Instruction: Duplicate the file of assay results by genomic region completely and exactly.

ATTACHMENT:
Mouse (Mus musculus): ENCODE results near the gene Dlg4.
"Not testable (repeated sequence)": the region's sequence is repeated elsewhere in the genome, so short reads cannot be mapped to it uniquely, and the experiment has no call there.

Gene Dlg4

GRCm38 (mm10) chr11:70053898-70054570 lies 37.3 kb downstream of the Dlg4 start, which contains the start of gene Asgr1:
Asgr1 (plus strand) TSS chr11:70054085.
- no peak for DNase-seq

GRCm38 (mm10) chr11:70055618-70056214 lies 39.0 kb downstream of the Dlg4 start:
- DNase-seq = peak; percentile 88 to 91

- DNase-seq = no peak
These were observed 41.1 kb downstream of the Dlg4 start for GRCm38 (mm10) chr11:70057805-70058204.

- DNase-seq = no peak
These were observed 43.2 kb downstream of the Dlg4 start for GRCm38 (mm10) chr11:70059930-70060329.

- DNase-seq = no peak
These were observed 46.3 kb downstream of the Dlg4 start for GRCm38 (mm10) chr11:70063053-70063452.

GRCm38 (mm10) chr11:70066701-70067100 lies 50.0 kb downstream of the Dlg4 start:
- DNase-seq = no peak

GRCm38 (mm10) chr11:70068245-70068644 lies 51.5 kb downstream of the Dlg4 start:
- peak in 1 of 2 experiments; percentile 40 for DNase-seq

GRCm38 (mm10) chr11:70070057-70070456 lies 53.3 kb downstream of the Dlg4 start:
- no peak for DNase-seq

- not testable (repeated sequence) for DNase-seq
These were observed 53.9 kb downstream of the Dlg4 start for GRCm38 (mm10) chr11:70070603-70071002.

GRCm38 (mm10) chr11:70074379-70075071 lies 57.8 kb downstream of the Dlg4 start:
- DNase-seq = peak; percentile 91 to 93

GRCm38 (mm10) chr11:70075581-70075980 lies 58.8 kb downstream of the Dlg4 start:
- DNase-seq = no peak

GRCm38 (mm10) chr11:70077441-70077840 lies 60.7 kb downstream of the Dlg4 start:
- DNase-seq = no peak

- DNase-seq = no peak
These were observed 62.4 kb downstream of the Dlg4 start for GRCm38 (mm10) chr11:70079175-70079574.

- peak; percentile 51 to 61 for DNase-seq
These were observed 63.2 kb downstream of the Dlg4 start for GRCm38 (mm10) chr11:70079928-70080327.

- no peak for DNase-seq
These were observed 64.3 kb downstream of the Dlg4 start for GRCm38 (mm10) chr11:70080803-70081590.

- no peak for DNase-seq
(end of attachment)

Mouse (Mus musculus): ENCODE results near the gene Dlg4.
"Not testable (repeated sequence)": the region's sequence is repeated elsewhere in the genome, so short reads cannot be mapped to it uniquely, and the experiment has no call there.

Gene Dlg4

GRCm38 (mm10) chr11:70053898-70054570 lies 37.3 kb downstream of the Dlg4 start, which contains the start of gene Asgr1:
Asgr1 (plus strand) TSS chr11:70054085.
- no peak for DNase-seq

GRCm38 (mm10) chr11:70055618-70056214 lies 39.0 kb downstream of the Dlg4 start:
- DNase-seq = peak; percentile 88 to 91

- DNase-seq = no peak
These were observed 41.1 kb downstream of the Dlg4 start for GRCm38 (mm10) chr11:70057805-70058204.

- DNase-seq = no peak
These were observed 43.2 kb downstream of the Dlg4 start for GRCm38 (mm10) chr11:70059930-70060329.

- DNase-seq = no peak
These were observed 46.3 kb downstream of the Dlg4 start for GRCm38 (mm10) chr11:70063053-70063452.

GRCm38 (mm10) chr11:70066701-70067100 lies 50.0 kb downstream of the Dlg4 start:
- DNase-seq = no peak

GRCm38 (mm10) chr11:70068245-70068644 lies 51.5 kb downstream of the Dlg4 start:
- peak in 1 of 2 experiments; percentile 40 for DNase-seq

GRCm38 (mm10) chr11:70070057-70070456 lies 53.3 kb downstream of the Dlg4 start:
- no peak for DNase-seq

- not testable (repeated sequence) for DNase-seq
These were observed 53.9 kb downstream of the Dlg4 start for GRCm38 (mm10) chr11:70070603-70071002.

GRCm38 (mm10) chr11:70074379-70075071 lies 57.8 kb downstream of the Dlg4 start:
- DNase-seq = peak; percentile 91 to 93

GRCm38 (mm10) chr11:70075581-70075980 lies 58.8 kb downstream of the Dlg4 start:
- DNase-seq = no peak

GRCm38 (mm10) chr11:70077441-70077840 lies 60.7 kb downstream of the Dlg4 start:
- DNase-seq = no peak

- DNase-seq = no peak
These were observed 62.4 kb downstream of the Dlg4 start for GRCm38 (mm10) chr11:70079175-70079574.

- peak; percentile 51 to 61 for DNase-seq
These were observed 63.2 kb downstream of the Dlg4 start for GRCm38 (mm10) chr11:70079928-70080327.

- no peak for DNase-seq
These were observed 64.3 kb downstream of the Dlg4 start for GRCm38 (mm10) chr11:70080803-70081590.

- no peak for DNase-seq